And police in Greater Manchester are appealing for respect from visitors to the city during the Muslim religious holiday.
Each year the Rusholme District and Platt Fields Park area of Manchester attracts thousands of people into the city who visit as part of the festivities.
Superintendent Dave Pester for the City of Manchester division, said: ‘I would like to take this opportunity to wish all of our Muslim community Eid Mubarak.
‘I would also appeal to those visiting the area to enjoy the festivities in the most peaceful and responsible way.
‘We are aware of the expected increase vehicular traffic and that some will bring high performance sports cars during the celebrations and I urge everyone to participate in a safe manner.
‘Our officers will play their part to ensure the communities and those visiting are kept safe and we will take action against those seen by traffic officers driving in anti-social or dangerous manner.
‘There will be a number of road closures and traffic flow will be severely restricted during the celebrations.
They then descending on the numerous stalls and activities available – which included fairground rides, miniature golf and laser clay pigeon shooting
A spokesperson for Green Lane Masjid & Community Centre, said: ‘This celebration is one of the most important in the Islamic religious calendar and it’s an opportunity for us all to come together in peace and unity’
Eid-ul-Fitr is a religious celebration where Muslims thank Allah for the strength and self-control they were given while fasting
‘Our community police officers will be in the area supporting the events in Platt Field Park and Longsight Market, to provide extra reassurance to the community and engage with local residents. Any crime or antisocial behaviour will be dealt with swiftly so that there is minimal disruption to the community.
‘Eid is an important date in the Muslim calendar and we are extremely proud that the Rusholme and Longsight Districts are a focal point for Muslim communities throughout the UK.
‘This festival traditionally attracts a large amount of visitors to Manchester and they will be given a warm welcome.’
If any members of the community would like to discuss any issues in relation to Eid, either before during or after the event, please call the Longsight Neighbourhood Policing Team on 0161 856 4223 or email [email protected]
It comes as worshippers across the Middle East and beyond are also marking one of the most celebrated holidays for the world’s 1.5 billion Muslims and traditionally a time for family and festivities.
Many – including Muslims in western nations – began celebrations on Tuesday, but because its start date is based on the sighting of a new moon it varies from country to country and sometimes within the same nation.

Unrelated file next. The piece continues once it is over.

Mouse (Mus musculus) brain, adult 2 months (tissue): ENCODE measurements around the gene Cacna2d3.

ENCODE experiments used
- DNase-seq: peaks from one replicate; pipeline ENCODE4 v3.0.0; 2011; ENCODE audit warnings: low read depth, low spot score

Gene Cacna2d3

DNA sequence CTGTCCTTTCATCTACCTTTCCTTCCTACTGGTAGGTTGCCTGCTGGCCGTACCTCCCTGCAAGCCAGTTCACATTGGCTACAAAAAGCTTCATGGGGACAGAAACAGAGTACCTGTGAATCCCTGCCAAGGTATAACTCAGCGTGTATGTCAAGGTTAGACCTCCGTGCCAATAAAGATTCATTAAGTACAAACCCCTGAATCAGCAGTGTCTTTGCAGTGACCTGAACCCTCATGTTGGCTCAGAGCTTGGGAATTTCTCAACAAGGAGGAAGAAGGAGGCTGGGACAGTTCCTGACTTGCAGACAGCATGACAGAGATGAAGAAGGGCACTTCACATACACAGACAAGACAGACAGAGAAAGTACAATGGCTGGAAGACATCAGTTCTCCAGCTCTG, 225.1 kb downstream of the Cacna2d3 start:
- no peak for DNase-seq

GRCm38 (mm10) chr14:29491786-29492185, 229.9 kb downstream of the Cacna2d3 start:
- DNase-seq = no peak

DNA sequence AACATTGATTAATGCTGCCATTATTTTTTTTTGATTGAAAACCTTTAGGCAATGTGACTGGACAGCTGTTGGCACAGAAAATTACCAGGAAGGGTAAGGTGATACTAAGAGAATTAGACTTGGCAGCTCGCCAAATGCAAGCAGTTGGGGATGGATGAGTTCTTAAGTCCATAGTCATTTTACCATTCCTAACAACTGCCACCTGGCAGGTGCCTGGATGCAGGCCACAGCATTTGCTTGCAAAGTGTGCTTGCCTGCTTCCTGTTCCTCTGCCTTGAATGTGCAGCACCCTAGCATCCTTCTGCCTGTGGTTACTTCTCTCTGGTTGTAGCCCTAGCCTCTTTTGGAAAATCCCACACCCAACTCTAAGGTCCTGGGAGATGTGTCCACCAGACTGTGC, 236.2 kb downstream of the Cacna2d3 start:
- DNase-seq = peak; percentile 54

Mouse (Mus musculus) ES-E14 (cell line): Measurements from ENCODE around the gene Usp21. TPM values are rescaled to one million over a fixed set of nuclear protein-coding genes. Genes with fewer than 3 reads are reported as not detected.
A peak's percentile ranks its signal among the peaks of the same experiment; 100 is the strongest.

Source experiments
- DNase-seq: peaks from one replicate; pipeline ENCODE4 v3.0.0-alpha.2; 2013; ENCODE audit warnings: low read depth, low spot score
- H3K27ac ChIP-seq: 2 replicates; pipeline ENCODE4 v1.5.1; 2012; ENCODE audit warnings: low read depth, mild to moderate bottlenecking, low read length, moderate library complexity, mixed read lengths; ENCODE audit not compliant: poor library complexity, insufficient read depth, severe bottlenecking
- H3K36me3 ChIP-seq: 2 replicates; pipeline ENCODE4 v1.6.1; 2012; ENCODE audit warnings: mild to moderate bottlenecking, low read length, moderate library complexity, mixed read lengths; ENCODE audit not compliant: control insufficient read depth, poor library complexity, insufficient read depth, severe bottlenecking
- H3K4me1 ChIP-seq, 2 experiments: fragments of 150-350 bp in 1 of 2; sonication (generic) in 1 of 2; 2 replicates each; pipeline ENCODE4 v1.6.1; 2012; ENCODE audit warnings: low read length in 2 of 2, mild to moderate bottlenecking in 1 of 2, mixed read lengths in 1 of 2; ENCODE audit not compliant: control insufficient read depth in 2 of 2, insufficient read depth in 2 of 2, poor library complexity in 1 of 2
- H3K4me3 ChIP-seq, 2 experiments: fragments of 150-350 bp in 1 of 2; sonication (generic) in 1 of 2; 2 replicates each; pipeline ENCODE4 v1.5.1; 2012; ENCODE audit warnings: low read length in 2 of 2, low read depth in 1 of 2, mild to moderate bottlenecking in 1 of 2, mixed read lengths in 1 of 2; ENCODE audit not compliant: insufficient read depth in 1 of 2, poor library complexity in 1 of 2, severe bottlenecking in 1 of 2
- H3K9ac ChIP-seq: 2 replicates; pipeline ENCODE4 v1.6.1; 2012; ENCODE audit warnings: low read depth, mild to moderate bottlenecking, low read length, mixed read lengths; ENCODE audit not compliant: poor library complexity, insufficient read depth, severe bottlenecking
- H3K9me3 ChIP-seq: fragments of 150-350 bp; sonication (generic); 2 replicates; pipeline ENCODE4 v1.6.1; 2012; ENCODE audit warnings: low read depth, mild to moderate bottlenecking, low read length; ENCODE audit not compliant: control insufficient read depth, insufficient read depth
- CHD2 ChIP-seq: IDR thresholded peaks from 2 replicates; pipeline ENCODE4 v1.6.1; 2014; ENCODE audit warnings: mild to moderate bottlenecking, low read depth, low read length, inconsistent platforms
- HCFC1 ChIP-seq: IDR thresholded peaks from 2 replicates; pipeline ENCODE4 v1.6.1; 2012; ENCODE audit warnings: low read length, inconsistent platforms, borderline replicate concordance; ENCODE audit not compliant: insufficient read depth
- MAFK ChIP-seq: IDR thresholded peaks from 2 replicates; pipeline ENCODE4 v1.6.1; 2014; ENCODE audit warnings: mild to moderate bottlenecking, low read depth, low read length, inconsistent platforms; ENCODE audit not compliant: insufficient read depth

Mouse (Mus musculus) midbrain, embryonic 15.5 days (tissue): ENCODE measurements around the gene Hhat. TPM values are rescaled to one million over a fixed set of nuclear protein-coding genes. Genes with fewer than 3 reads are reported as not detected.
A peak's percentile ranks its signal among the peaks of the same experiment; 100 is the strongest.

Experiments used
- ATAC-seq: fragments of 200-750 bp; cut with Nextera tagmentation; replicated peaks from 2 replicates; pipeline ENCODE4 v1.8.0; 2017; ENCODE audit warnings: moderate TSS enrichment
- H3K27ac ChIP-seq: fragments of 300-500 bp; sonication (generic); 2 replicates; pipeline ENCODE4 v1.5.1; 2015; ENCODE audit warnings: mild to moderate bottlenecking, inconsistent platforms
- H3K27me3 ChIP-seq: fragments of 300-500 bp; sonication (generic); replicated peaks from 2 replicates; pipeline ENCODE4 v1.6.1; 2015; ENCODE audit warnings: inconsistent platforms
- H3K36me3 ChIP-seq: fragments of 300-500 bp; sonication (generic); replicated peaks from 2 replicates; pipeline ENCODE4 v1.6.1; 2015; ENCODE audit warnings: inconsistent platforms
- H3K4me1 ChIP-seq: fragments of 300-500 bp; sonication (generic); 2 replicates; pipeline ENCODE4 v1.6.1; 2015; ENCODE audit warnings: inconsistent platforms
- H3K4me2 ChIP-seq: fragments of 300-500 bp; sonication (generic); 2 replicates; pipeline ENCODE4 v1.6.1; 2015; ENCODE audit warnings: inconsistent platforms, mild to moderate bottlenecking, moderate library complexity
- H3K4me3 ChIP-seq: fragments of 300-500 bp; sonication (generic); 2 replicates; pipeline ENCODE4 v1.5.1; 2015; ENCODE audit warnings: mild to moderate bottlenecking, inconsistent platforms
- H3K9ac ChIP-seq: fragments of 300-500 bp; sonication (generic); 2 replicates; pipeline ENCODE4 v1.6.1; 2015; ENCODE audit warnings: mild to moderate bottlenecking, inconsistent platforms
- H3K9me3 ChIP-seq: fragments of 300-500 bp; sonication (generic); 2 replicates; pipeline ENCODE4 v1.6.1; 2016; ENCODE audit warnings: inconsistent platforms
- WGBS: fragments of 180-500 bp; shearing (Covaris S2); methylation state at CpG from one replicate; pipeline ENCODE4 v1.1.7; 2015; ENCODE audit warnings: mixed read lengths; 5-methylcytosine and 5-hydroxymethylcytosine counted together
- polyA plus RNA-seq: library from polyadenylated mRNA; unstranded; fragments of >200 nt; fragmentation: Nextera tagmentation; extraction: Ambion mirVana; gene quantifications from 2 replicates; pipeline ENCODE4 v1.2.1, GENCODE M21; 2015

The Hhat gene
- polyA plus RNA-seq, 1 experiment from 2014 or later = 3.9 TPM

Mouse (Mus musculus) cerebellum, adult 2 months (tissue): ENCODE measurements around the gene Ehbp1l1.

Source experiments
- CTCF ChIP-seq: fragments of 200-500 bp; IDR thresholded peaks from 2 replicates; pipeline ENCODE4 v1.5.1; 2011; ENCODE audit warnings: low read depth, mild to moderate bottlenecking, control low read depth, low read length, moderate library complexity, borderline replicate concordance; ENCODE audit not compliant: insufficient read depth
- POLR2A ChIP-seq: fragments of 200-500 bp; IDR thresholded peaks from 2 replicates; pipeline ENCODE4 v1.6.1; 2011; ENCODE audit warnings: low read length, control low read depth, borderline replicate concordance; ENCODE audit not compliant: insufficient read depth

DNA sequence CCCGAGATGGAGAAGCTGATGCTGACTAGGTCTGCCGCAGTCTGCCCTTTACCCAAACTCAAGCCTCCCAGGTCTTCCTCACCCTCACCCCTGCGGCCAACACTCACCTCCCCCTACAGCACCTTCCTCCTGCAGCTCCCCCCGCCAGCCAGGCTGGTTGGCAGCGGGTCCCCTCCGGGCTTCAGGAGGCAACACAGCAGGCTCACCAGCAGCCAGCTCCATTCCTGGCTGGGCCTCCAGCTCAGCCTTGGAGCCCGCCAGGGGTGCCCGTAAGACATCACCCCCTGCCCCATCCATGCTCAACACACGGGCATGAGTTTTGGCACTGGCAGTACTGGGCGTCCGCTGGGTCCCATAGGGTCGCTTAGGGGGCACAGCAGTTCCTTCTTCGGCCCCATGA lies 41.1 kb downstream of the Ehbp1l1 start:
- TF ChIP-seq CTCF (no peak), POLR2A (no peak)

Millions of Muslims around the world gathered Tuesday to celebrate Eid al-Fitr, the holiday which marks the end of Ramadan, the Islamic holy month when followers fast from dawn until sunset (pictured, worshippers in Ethiopia)
Thousands gathered in Addis Ababa stadium, in the Ethiopian capital, on Tuesday morning to take part in prayers before spending the day feasting with their families and friends
This was the scene outside the Central Mosque in Moscow on Tuesday morning as thousands of Muslims began the three-day Eid celebration with solemn prayer
A flock of birds swoops over the heads of Libyan Muslim worshippers gathered in the Martyrs Square of the capital Tripoli
Thousands of worshippers gather in Small Heath Park, Birmingham, to take part in early-morning Eid prayers on Tuesday
Prayers held in Birmingham, England, for the start of Eid al-Fitr on Tuesday morning. Around 20 per cent of the city’s 1million residents identifies as Muslim
Turkey’s Muslims offer prayers during the first day of Eid al-Fitr at Istanbul’s Suleymaniye Mosque early on Tuesday
Eid prayers mark the beginning of a three-day festival during which most Muslims make time to spend with their families and friends, while breaking their month-long fast
Bosnian Muslims attend morning prayers in front of the main Gazi Husrev-beg Mosque in Sarajevo, Bosnia and Herzegovina
As with everything else in the Middle East, politics often plays a part in the timing of the celebrations.
Ordinarily a festive occasion, this year’s Eid comes amid war and turmoil in more than one area. In Afghanistan, the Taliban insurgent group has said it will not mark Eid with a cease fire, as they did last year.
Yemen has been mired in war and famine for years, while in Sudan, the ruling military just conducted a deadly crackdown on Monday against pro-democracy protesters, killing at least 35.